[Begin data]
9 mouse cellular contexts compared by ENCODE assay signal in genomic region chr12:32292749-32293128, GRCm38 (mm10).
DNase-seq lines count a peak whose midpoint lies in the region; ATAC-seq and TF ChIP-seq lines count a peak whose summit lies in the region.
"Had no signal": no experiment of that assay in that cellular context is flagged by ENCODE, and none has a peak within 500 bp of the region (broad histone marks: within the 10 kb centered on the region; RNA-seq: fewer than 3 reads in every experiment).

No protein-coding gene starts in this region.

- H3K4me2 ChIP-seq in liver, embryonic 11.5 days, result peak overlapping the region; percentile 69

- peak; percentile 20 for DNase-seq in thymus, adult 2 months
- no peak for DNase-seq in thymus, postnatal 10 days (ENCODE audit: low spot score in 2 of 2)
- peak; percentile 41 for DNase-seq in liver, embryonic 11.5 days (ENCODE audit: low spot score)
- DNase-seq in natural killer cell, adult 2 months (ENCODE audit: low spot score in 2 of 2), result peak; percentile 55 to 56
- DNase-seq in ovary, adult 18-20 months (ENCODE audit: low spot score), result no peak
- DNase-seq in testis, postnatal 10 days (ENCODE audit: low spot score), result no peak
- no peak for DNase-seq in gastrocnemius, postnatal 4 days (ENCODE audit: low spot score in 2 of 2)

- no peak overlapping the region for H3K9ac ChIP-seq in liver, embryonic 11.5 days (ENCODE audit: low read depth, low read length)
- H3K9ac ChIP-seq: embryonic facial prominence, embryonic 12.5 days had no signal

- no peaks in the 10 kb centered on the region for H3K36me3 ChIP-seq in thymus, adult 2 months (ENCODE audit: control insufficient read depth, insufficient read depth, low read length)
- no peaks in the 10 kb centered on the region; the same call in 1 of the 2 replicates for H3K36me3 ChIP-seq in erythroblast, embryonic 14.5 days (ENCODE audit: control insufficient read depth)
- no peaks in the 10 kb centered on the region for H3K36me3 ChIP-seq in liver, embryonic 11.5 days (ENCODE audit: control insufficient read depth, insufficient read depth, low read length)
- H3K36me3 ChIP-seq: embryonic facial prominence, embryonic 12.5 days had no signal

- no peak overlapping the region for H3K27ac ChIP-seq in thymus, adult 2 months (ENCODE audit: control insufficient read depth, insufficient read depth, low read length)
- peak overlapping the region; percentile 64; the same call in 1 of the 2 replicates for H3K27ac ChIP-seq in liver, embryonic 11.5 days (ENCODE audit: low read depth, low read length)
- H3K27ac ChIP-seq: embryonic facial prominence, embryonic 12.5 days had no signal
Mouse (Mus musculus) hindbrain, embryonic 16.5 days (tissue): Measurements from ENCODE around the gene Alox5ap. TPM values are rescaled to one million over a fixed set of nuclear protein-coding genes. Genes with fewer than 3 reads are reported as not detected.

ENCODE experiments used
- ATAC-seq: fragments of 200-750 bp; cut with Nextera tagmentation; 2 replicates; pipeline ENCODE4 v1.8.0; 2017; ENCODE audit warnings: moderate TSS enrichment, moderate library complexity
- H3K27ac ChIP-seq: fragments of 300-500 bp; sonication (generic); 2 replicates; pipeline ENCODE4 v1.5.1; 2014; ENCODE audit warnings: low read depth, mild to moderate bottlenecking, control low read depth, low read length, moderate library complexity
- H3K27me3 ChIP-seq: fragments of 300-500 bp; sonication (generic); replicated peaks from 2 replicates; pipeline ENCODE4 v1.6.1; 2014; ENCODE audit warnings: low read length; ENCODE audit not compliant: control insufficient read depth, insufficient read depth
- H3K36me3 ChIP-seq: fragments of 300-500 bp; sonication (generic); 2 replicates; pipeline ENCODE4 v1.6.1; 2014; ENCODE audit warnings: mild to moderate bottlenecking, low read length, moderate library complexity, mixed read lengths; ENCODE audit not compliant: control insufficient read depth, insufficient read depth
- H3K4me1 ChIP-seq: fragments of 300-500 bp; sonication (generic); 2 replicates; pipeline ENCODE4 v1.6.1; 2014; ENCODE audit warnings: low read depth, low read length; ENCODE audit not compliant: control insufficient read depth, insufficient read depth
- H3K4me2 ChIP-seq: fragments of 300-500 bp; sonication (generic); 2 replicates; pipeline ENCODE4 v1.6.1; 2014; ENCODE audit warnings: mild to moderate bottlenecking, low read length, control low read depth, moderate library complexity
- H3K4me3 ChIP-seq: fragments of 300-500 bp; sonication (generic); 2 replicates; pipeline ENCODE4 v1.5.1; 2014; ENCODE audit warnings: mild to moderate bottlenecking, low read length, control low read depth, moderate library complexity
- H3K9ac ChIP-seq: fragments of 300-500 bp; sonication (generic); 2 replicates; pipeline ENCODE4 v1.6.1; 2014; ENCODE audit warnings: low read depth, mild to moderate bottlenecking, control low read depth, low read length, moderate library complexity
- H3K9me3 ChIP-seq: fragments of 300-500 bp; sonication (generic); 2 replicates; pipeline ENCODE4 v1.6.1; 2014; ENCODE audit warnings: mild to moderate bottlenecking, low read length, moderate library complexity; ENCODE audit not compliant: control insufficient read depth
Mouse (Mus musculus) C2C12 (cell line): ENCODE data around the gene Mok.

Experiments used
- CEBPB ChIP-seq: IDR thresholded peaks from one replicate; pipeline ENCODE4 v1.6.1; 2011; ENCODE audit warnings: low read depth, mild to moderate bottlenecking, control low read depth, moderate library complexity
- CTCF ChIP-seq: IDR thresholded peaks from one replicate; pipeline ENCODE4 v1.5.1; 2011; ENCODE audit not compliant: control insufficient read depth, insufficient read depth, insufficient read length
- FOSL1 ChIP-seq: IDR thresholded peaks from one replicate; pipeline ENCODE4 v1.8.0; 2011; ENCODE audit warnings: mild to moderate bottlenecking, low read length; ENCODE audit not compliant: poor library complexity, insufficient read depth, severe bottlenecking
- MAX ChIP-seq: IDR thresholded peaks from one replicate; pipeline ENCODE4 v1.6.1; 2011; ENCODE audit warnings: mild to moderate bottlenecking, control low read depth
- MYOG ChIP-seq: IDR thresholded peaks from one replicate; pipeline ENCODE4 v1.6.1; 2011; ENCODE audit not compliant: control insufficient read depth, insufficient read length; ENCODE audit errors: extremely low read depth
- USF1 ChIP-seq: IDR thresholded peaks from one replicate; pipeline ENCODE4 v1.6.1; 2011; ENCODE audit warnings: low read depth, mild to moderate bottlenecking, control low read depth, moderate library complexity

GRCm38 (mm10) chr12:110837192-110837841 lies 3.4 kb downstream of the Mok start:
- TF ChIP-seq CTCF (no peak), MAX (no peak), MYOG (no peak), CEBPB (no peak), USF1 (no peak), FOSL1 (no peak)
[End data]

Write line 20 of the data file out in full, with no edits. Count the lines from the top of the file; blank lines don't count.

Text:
- peak overlapping the region; percentile 64; the same call in 1 of the 2 replicates for H3K27ac ChIP-seq in liver, embryonic 11.5 days (ENCODE audit: low read depth, low read length)